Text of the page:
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The Lab at 887 Great Northern Way in Vancouver, home to Genevant Sciences, is becoming a hub for tech and biotech companies.Low Tide Properties

The area east of Vancouver’s False Creek known as South Flatz still reflects its urban industrial heritage, punctuated by rail sidings, construction equipment garages and warehouses. But these days, it’s being transformed by new office and research buildings as it evolves into a hub for life-sciences research.

Looking to move into the city from its former research space in suburban Burnaby, biotech research company Genevant Sciences did a search for lab facilities across Vancouver before homing in on a new complex, The Lab, located at 887 Great Northern Way, which had already attracted a half-dozen research tenants.

“The South Flatz has a great energy. There’s a lot going on with the design work on the new campus of Emily Carr University and a growing number of science and tech companies that are locating in the neighbourhood,” says Karly Kondratowicz, Genevant’s lab and facilities manager. “It just has an up-and-coming feeling, and it’s where we want the company to be.”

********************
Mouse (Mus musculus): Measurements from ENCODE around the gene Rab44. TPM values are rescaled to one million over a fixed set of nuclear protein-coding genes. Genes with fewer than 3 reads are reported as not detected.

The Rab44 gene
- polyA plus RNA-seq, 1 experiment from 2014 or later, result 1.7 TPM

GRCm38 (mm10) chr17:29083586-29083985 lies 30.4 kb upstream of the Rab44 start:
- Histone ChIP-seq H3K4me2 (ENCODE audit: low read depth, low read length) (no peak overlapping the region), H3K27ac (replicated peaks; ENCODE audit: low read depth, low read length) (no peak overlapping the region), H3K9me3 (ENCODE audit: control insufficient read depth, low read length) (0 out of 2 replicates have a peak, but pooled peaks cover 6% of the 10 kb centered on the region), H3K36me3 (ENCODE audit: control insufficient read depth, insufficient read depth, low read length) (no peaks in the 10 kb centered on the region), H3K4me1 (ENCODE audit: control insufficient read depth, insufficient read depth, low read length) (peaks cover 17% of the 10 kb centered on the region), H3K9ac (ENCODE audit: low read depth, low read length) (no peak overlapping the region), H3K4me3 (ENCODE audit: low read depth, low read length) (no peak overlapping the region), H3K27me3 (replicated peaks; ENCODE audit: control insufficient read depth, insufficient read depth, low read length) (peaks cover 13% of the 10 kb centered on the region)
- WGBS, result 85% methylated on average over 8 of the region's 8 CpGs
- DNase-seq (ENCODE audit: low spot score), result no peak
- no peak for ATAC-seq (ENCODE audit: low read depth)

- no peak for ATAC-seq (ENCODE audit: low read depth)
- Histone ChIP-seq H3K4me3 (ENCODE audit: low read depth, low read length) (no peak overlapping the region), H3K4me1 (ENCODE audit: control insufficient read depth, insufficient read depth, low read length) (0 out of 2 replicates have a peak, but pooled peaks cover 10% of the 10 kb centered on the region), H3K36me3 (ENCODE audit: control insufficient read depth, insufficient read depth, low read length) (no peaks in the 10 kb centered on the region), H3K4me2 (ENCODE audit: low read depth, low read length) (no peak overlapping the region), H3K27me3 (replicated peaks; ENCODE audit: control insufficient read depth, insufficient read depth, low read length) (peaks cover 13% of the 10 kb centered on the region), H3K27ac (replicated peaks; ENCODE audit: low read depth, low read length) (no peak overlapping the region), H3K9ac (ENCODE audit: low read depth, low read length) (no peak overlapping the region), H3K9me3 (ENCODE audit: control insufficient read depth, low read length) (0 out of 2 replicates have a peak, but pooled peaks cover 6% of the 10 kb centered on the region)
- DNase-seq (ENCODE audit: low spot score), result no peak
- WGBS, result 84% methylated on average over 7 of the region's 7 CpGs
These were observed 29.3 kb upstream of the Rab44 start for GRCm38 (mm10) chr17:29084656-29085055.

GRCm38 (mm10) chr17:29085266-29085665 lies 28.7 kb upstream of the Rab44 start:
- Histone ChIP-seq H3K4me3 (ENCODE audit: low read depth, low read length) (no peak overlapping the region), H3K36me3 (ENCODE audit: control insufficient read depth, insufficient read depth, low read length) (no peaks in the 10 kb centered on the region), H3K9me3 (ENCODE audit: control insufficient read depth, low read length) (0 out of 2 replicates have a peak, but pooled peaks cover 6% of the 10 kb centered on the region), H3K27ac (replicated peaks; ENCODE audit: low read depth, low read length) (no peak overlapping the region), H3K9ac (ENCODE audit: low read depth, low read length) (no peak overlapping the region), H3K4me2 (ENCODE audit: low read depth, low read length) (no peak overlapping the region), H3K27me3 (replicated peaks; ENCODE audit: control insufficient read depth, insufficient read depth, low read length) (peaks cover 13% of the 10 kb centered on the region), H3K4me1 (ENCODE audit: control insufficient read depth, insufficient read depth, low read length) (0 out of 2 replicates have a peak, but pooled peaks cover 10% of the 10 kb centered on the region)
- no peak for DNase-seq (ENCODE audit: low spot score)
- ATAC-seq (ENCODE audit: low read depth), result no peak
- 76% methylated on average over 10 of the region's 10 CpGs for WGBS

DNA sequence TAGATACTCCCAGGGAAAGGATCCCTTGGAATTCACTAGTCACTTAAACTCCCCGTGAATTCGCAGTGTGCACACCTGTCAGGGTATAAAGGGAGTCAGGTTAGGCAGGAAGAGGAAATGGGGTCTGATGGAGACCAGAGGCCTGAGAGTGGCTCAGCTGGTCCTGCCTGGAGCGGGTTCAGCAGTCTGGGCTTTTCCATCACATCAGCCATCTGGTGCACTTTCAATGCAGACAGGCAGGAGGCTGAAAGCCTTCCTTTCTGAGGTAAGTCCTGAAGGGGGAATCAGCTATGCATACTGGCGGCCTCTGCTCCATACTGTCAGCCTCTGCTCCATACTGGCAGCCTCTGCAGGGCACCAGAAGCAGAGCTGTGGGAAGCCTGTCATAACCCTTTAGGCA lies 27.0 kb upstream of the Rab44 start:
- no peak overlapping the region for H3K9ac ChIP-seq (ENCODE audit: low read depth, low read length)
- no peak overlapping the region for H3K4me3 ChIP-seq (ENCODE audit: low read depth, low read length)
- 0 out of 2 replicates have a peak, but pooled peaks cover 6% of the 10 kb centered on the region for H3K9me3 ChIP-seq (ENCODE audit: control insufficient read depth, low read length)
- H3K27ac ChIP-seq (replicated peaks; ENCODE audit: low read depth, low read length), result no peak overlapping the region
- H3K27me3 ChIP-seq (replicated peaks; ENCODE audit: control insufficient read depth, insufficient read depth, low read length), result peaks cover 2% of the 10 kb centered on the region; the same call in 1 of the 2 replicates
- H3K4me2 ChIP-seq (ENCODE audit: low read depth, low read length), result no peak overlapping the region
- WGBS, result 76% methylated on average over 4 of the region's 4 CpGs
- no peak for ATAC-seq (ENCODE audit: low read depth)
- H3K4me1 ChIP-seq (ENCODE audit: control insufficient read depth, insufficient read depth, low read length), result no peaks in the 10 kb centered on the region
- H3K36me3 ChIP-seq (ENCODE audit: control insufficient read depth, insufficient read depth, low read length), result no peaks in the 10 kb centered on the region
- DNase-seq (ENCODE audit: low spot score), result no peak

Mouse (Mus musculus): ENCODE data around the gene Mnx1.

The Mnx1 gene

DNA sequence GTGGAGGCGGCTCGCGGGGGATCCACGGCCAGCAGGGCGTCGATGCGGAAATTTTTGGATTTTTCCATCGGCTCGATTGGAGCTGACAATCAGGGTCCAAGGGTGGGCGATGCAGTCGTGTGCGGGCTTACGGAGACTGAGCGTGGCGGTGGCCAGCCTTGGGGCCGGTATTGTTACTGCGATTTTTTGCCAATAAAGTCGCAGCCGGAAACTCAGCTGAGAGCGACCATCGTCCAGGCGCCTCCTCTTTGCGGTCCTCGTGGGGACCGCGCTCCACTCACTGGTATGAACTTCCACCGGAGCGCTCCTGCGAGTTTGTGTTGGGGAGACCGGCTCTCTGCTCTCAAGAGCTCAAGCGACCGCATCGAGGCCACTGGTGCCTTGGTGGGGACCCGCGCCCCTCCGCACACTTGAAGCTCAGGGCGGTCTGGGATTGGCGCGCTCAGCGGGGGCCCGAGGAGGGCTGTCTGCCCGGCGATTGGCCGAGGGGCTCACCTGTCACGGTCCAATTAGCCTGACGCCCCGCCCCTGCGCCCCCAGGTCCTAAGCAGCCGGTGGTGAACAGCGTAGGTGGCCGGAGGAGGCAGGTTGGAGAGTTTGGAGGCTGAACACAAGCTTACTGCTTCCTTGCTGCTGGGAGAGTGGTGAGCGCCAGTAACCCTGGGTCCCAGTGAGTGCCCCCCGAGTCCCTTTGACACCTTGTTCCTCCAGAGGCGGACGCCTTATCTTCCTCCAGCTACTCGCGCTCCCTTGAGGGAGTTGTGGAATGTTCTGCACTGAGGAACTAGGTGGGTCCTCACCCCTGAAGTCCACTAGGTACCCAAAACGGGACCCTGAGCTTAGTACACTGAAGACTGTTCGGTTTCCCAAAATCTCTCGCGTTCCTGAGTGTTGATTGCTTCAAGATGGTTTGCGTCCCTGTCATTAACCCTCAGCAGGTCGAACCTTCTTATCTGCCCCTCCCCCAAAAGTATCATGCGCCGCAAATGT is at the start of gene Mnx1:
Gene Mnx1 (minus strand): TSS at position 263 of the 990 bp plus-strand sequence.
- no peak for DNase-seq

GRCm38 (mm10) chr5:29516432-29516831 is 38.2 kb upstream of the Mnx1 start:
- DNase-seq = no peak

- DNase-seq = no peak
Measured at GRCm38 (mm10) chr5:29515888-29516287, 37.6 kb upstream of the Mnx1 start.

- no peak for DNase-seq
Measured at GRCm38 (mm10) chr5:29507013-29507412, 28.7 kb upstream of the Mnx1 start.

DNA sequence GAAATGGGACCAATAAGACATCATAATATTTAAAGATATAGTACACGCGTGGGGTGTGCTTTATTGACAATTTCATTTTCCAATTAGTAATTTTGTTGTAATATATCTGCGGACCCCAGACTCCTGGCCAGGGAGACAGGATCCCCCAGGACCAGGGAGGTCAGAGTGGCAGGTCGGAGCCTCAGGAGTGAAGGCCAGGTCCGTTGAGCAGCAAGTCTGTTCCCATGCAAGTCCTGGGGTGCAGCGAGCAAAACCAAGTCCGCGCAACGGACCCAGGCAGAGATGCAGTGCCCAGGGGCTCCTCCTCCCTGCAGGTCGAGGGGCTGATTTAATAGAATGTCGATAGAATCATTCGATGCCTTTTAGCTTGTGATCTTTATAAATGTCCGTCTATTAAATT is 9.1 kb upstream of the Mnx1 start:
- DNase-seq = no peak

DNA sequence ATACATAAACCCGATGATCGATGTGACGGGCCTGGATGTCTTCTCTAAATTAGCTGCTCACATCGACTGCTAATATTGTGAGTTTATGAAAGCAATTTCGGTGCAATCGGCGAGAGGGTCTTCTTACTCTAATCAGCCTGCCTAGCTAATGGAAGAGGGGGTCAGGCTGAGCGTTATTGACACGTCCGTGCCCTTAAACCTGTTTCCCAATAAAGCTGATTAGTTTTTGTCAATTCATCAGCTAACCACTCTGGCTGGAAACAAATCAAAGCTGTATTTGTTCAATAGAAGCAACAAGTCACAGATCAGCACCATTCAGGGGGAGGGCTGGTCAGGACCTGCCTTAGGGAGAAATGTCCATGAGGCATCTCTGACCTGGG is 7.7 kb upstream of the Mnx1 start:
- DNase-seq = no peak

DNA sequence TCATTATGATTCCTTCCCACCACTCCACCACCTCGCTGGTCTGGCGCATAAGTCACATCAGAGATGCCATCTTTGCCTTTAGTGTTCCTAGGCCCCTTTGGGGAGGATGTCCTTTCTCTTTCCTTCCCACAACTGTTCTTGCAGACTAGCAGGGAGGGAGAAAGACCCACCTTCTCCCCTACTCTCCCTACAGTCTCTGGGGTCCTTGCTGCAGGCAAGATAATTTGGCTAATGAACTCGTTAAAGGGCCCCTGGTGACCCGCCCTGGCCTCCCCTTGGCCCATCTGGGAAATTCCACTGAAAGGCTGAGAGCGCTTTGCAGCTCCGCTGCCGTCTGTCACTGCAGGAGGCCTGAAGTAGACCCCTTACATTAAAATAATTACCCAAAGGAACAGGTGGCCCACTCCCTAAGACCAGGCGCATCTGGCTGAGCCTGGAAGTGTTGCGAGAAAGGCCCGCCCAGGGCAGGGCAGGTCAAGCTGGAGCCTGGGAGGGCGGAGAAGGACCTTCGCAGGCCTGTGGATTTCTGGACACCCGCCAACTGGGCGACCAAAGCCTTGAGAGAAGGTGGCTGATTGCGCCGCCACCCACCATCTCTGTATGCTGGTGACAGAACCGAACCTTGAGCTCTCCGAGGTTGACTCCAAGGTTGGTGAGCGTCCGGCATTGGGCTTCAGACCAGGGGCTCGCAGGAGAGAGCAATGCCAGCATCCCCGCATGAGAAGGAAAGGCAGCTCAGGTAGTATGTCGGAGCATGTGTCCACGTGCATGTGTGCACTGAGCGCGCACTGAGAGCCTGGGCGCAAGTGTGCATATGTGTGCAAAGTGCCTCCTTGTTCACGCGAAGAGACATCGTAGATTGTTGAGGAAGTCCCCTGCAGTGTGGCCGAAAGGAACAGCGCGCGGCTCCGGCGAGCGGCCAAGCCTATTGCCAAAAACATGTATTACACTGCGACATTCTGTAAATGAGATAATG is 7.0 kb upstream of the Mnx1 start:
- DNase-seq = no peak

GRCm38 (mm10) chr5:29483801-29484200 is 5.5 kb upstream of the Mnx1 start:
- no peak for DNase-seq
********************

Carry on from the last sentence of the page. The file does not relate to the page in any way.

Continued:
A tech transformation of South Flatz was stimulated by industrial users moving the other way, from the city to more suburban locations, says Blair Quinn, vice-chairman of the high technology facilities group at CBRE in Vancouver.

It began in 2001, when Caterpillar heavy machinery builder Finning Canada donated the 7.3-hectare site of its former works yard, warehouse and factory to institutions including the University of British Columbia (UBC) and Simon Fraser University, he explains.